Prehistoric silk found in Henan
Researchers from the Department of the History of Science and Scientific Archeaology uncovered biomolecular evidence of silk from 8,500-year-old tombs at the Neolithic site of Jiahu, advancing the history of making silk for about 4,000 years.
|The locations where the control samples were collected from Tombs M436 (a), M451 (b), |
and M466 (c) [Credit: Yuxuan Gong et al., PLOS ONE]
Led by professor GONG Decai, Basic Research Center of Heritage Conservation Science of USTC has spent six years on distinguishing archaeological silk remains. They have built a series of method to identify and preserve the silk fibre in ancient Chinese sites. In the advancement of the research line, using Mass spectrometry (MS), invisible products of silk degradation from Jiahu Site which was identified by the Basic Research Center of Heritage Conversation Science. With rough weaving tools and bone needles excavated, it indicates that the detected silk may have been woven or sewn into clothing textiles. The results showed direct biomolecular evidence of silk fibroin in the soils obtained from 8,500-year-old tombs.
Jiahu Site is located in the central China which is famous for the discovery of the earliest playable musical instrument (bone flutes), the earliest mixed fermented beverage of rice, honey and fruit, the earliest domesticated rice in northern China, and possibly the earliest Chinese pictographic writing. It is one of the birthplaces of Chinese Culture. Central China exists a legend that Leizu is the one who firstly invented the silkworm breeding technique. However, the discovery of silk fibroin advanced the history of making silk for about 4000 years. Additionally, the finding provide evidence that China is the first to possess techniques of sericulture and use silk fibre, which has profound significance on the developing of the silk history.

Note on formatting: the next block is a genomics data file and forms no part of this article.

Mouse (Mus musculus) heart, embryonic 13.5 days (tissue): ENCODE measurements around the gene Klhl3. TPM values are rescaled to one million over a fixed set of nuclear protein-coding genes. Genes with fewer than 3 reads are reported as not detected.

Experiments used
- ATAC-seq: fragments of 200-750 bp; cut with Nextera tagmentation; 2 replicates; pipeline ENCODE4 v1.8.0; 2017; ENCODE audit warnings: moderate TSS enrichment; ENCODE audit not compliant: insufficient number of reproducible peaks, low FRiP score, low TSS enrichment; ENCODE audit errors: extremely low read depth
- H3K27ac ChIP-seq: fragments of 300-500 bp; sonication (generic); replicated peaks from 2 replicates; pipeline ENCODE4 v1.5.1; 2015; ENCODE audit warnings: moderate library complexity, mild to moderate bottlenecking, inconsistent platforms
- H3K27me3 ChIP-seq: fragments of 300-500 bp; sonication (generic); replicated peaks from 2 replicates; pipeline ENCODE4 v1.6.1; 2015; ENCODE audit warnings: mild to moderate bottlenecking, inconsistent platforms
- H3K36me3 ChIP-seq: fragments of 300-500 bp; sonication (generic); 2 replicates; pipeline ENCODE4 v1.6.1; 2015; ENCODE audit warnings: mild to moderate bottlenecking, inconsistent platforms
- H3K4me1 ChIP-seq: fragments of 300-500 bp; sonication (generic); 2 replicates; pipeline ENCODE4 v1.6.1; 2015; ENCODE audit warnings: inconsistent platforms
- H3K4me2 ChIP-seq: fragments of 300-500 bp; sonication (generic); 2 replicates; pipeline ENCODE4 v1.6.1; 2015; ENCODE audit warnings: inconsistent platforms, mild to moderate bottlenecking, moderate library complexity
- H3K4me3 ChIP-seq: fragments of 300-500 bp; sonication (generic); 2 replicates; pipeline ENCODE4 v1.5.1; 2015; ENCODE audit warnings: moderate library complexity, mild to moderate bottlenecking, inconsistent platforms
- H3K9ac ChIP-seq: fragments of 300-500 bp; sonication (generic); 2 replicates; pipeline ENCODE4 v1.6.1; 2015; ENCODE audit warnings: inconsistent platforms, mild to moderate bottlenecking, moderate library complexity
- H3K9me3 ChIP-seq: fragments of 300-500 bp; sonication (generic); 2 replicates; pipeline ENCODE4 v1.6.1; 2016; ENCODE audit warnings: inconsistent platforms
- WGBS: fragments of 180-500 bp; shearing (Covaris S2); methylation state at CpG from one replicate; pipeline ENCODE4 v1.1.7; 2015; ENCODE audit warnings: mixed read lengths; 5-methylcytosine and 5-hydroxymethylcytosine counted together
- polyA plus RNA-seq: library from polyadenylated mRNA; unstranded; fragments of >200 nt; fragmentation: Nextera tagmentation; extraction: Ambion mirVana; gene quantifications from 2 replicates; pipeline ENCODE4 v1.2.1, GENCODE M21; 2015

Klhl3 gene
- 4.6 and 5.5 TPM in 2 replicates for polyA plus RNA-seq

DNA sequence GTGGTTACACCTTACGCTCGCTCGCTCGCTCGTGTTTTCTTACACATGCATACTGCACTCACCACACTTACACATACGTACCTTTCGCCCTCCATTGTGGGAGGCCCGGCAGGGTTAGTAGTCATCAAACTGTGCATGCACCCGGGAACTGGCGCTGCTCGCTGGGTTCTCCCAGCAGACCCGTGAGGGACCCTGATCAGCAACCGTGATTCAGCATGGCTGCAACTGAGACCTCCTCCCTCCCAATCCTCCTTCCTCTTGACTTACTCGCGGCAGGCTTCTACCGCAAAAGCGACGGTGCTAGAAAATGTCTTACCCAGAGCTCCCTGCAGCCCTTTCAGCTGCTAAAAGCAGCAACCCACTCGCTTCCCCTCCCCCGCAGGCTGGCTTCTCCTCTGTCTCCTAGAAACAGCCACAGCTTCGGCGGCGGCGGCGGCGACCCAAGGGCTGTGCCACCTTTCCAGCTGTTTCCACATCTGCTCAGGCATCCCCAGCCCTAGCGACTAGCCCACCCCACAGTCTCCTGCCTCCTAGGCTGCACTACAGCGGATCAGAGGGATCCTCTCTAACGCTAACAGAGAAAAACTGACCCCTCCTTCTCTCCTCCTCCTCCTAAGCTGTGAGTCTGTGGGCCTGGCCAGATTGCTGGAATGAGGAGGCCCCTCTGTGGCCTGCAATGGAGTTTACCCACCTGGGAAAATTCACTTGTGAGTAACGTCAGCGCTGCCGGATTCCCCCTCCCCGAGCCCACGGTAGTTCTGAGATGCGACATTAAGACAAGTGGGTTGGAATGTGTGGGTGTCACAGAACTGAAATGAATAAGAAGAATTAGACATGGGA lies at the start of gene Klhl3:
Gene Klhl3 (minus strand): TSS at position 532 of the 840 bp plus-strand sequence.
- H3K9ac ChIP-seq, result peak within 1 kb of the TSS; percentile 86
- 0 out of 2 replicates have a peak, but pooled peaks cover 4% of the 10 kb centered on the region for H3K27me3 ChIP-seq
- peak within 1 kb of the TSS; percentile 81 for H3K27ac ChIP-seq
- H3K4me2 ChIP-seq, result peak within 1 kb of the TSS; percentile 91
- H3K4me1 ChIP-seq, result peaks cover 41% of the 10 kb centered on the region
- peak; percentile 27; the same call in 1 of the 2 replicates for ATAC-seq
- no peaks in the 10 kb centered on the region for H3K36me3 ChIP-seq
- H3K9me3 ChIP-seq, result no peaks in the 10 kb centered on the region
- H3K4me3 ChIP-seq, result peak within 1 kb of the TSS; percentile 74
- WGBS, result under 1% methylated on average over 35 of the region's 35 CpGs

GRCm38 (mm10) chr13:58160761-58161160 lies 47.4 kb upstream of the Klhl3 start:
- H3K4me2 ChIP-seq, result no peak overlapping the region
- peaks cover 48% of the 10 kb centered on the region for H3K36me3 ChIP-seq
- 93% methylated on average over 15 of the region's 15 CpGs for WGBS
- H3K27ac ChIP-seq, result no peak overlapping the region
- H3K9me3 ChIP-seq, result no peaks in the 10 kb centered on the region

The research article is published in the online journal PLOS ONE.
Source: University of Science and Technology of China [December 29, 2016]